Q: Can the blood level of lithium be affected by strep or flu? Can
weightloss or gain require a dosage adjustment to lithium?
Dear Ms. P.-
The blood level of lithium can indeed be affected by
anything which changes your body fluid levels. Having the flu, especially if you
are throwing up, but even just diarrhea (worst of all would be both at the same
time), can cause you to become very significantly dehydrated. This will change
your blood level of lithium substantially. In the next paragraph, I will try to
explain why, but the bottom line is: whenever you are having difficulty keeping
fluids on board, you should lower your dose or even stop taking lithium until
you are hydrating well. Of course, your doctor may want to give you specific
directions and if there is any doubt whatsoever, you should call her or him.
Published May, 2007
Lithium is very similar to sodium, which you know as part of table salt (sodium
chloride). Recall that lithium sits right next to sodium in the periodic table
of elements. Your body recognizes them as similar as well. Indeed, under
circumstances when the your kidneys are trying to hold on to sodium, they will
hold onto lithium. The kidney is prompted to retain sodium one you are
dehydrated (as water will stick were sodium has gone, so getting more sodium
will force your body to hang on to whatever water you have -- as well is making
Therefore, you can raise your lithium level by becoming dehydrated, even just by
sweating and not drinking enough fluids. In general, these lithium shifts are
relatively minimal, unless you were to work out hard without drinking anything,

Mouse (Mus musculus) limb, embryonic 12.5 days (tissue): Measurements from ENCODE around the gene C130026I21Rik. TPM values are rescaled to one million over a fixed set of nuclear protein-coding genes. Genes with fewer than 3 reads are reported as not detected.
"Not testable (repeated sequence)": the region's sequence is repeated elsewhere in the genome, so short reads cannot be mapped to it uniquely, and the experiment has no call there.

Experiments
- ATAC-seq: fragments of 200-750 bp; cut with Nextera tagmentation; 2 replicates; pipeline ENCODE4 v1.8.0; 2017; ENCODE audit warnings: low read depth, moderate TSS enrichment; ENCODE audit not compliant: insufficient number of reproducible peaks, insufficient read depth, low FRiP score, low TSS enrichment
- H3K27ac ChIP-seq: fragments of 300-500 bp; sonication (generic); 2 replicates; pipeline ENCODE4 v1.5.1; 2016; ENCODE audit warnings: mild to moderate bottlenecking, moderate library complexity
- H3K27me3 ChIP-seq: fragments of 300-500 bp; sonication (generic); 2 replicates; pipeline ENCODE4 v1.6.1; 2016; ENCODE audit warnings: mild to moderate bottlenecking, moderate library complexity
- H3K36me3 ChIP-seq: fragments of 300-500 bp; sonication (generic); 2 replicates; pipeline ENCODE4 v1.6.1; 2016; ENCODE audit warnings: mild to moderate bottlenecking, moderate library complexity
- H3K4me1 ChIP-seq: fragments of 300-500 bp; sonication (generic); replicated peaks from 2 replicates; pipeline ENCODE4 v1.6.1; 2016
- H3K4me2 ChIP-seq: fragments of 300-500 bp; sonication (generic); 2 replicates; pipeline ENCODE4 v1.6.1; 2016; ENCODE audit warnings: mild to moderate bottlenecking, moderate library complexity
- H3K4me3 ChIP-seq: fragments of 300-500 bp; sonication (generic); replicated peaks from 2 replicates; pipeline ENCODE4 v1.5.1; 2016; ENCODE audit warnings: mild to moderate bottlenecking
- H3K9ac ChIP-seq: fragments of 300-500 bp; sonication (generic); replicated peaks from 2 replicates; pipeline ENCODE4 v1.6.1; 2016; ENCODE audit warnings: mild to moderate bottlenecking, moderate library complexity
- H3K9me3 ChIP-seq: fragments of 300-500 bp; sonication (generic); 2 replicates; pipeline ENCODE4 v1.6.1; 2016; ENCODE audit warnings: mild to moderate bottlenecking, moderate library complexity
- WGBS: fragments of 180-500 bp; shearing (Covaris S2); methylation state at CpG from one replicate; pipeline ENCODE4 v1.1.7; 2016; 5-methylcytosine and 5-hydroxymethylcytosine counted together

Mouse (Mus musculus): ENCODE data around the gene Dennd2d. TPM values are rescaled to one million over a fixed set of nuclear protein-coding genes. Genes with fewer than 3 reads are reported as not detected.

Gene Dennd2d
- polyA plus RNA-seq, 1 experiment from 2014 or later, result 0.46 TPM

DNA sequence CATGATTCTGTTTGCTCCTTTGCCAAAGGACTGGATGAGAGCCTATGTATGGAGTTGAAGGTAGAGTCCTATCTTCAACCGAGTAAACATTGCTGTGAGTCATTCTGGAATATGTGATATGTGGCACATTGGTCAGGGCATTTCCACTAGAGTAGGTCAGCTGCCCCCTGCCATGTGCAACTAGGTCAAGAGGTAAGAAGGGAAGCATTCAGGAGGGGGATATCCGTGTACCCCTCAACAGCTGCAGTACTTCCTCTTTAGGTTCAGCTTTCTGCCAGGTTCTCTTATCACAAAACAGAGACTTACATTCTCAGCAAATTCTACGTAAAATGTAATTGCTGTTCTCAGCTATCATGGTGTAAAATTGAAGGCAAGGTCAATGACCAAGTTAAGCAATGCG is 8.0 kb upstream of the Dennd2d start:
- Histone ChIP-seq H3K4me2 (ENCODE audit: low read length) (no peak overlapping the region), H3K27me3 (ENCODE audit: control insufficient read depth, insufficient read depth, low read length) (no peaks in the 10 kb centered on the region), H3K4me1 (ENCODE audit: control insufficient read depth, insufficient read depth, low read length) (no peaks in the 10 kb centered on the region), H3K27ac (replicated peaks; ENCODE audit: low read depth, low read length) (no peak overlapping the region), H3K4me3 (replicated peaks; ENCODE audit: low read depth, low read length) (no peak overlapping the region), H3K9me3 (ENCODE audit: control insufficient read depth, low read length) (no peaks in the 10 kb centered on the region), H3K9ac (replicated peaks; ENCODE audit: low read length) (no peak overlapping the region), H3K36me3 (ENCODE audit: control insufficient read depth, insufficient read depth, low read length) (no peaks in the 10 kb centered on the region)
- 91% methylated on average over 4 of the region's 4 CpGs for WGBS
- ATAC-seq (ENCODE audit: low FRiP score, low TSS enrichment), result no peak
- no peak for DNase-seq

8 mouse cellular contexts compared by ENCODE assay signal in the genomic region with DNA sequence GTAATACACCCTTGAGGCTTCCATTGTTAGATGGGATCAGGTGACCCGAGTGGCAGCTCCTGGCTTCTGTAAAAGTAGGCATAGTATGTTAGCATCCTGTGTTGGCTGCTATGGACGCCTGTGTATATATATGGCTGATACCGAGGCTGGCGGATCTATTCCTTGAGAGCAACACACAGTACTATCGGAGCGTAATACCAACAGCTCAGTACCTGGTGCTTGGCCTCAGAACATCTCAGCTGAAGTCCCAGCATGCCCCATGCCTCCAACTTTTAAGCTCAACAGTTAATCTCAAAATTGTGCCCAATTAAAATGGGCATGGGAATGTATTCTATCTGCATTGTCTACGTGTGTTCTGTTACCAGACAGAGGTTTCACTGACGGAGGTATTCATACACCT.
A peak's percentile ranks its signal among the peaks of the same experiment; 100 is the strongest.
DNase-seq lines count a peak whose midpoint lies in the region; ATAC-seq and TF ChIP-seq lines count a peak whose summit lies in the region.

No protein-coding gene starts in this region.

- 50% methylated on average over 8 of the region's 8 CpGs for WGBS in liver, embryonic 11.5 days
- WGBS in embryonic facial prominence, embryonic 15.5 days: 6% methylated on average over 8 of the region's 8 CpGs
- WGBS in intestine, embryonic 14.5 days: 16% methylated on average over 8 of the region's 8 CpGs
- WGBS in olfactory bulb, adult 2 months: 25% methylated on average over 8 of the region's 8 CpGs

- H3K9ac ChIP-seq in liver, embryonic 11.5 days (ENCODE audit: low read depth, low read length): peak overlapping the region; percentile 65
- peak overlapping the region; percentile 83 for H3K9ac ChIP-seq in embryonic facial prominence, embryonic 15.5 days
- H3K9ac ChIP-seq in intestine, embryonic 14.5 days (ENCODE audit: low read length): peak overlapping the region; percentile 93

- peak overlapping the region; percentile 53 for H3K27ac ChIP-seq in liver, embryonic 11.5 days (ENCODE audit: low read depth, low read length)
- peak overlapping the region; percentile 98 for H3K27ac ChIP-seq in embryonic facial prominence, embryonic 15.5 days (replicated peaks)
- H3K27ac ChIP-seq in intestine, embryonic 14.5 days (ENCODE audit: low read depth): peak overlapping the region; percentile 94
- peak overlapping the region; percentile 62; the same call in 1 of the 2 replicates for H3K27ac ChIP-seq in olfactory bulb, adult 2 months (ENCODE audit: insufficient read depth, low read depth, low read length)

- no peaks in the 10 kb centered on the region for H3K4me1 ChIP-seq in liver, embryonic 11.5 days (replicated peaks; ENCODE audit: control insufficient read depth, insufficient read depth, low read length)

for example. But when you have the flu, and are not drinking fluids normally;
and may be losing fluids excessively in the form of diarrhea or vomiting; then
you are in a position to become quite markedly dehydrated, and then lithium
levels can rise substantially.
This is why some doctors recommend to their patients that they not take lithium
when they have the flu, at least not until they are taking and keeping fluids
normally. If you were to have strep throat, and be taking minimal fluids on that
basis (as well as sweating because of fever), that would likely be a similar
As for weight loss or gain, these are much smaller effects on lithium level.
Indeed, the most likely impact on lithium level would be from dehydration during
low food intake, if it was accompanied by low fluid intake. On the other hand,
people who drink lots of water while trying to suppress their appetite (and
perhaps even consuming relatively little sodium) might lower their lithium
levels somewhat. These fluid shifts likely would have much more impact than a
Thank you for the interesting and important question.